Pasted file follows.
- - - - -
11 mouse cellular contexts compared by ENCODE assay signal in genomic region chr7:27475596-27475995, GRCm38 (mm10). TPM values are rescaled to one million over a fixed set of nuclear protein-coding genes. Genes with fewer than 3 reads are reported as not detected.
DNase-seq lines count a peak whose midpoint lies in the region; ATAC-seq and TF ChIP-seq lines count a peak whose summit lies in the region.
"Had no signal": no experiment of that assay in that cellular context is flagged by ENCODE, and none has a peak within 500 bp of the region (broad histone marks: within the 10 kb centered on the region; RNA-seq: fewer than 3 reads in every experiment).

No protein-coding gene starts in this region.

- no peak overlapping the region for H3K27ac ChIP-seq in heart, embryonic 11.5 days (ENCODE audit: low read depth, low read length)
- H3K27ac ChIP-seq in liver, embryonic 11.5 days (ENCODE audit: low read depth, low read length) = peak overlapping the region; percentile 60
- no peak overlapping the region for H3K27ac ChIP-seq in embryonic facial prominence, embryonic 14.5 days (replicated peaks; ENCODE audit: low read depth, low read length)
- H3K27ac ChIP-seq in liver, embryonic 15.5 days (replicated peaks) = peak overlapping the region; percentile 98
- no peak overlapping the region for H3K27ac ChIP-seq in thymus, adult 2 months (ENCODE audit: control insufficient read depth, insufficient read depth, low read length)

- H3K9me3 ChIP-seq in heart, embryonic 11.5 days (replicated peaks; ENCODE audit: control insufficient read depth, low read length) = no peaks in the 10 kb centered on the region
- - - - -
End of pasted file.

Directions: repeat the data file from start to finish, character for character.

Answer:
11 mouse cellular contexts compared by ENCODE assay signal in genomic region chr7:27475596-27475995, GRCm38 (mm10). TPM values are rescaled to one million over a fixed set of nuclear protein-coding genes. Genes with fewer than 3 reads are reported as not detected.
DNase-seq lines count a peak whose midpoint lies in the region; ATAC-seq and TF ChIP-seq lines count a peak whose summit lies in the region.
"Had no signal": no experiment of that assay in that cellular context is flagged by ENCODE, and none has a peak within 500 bp of the region (broad histone marks: within the 10 kb centered on the region; RNA-seq: fewer than 3 reads in every experiment).

No protein-coding gene starts in this region.

- no peak overlapping the region for H3K27ac ChIP-seq in heart, embryonic 11.5 days (ENCODE audit: low read depth, low read length)
- H3K27ac ChIP-seq in liver, embryonic 11.5 days (ENCODE audit: low read depth, low read length) = peak overlapping the region; percentile 60
- no peak overlapping the region for H3K27ac ChIP-seq in embryonic facial prominence, embryonic 14.5 days (replicated peaks; ENCODE audit: low read depth, low read length)
- H3K27ac ChIP-seq in liver, embryonic 15.5 days (replicated peaks) = peak overlapping the region; percentile 98
- no peak overlapping the region for H3K27ac ChIP-seq in thymus, adult 2 months (ENCODE audit: control insufficient read depth, insufficient read depth, low read length)

- H3K9me3 ChIP-seq in heart, embryonic 11.5 days (replicated peaks; ENCODE audit: control insufficient read depth, low read length) = no peaks in the 10 kb centered on the region